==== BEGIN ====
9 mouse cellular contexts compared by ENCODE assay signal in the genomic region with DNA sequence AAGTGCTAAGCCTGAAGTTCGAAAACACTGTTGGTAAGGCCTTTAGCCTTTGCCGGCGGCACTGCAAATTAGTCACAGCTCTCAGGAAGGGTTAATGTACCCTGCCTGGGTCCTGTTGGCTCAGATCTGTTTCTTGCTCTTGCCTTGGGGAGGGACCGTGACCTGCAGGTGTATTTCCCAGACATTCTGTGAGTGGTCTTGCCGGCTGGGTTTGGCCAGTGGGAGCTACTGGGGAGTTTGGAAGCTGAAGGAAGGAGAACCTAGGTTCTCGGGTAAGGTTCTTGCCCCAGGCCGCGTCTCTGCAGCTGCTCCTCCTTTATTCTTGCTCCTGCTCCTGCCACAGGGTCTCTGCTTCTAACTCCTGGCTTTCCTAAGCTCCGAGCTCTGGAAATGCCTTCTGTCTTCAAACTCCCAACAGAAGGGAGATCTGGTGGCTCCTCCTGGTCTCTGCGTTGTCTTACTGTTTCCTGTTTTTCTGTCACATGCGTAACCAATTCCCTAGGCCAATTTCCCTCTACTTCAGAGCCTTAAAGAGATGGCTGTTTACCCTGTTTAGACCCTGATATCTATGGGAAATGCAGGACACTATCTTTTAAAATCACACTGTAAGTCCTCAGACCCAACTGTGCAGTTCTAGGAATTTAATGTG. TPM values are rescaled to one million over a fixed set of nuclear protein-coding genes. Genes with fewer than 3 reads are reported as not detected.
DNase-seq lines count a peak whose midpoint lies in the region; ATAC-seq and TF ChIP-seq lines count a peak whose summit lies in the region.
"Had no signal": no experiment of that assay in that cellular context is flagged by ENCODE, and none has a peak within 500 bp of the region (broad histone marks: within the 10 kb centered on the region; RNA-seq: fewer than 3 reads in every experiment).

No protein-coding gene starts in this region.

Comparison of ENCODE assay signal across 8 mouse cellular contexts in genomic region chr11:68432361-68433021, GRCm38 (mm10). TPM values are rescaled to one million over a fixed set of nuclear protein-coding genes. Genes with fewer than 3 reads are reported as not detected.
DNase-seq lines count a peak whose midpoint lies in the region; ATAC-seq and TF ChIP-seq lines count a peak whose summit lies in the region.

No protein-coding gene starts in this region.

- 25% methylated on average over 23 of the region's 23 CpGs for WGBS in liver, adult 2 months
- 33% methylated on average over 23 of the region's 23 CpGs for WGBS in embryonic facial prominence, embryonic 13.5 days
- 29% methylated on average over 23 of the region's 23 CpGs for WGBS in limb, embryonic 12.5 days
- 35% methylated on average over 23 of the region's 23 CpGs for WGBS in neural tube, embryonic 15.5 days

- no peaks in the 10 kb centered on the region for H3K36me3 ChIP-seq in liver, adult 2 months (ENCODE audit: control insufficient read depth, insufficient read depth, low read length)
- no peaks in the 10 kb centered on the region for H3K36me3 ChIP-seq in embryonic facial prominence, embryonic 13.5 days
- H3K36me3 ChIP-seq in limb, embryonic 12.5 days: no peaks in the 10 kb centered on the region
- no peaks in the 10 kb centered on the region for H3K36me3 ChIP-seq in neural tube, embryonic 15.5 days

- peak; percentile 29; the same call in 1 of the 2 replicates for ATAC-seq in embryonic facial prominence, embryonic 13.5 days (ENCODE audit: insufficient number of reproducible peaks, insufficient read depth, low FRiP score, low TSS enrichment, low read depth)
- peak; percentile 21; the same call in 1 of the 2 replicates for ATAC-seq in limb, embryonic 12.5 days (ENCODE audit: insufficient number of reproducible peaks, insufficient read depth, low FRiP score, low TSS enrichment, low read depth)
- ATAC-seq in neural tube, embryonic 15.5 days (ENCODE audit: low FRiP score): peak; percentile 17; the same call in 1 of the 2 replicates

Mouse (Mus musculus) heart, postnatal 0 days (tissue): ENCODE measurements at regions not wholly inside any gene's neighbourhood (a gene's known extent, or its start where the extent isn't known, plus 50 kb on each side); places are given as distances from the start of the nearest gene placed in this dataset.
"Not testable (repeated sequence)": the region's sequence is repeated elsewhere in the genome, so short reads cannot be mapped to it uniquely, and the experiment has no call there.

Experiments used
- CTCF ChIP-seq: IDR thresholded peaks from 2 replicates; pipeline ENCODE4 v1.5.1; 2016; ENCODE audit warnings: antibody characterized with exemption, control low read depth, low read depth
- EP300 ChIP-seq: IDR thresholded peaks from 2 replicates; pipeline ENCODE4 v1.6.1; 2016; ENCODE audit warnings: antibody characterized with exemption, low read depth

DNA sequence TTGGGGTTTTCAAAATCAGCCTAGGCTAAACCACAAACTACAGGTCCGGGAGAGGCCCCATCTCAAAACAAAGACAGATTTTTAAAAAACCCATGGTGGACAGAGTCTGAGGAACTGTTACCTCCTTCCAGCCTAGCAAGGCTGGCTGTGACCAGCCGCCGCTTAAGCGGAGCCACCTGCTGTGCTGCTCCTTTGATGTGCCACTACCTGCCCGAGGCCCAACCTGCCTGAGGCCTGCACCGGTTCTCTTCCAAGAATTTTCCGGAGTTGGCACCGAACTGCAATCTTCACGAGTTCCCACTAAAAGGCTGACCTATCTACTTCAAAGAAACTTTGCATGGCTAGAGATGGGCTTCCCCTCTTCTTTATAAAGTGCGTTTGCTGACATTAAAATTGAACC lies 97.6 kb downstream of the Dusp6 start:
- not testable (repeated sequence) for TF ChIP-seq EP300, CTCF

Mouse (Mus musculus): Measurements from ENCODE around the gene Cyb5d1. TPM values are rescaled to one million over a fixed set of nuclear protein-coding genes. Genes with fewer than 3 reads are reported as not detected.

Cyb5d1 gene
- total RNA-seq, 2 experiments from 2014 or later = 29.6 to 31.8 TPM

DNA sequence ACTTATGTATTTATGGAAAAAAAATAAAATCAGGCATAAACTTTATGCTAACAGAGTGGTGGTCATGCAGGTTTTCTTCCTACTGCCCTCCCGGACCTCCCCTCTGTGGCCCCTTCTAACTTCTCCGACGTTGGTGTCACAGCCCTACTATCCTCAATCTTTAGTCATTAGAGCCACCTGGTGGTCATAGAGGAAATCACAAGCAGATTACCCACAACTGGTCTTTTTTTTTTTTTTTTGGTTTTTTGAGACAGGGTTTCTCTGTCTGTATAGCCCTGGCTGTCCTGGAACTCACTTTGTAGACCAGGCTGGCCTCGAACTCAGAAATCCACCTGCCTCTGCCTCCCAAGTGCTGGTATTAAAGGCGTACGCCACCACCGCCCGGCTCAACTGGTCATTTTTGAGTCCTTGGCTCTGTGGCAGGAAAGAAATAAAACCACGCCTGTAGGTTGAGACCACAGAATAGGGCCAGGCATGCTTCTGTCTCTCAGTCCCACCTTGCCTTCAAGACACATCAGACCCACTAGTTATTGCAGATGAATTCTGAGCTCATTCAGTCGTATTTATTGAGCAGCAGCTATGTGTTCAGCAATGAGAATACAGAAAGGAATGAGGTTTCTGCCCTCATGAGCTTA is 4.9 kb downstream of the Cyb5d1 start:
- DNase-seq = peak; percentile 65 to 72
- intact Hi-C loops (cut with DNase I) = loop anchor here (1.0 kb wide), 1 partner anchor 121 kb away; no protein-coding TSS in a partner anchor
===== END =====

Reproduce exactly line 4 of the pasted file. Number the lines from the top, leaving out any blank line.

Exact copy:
No protein-coding gene starts in this region.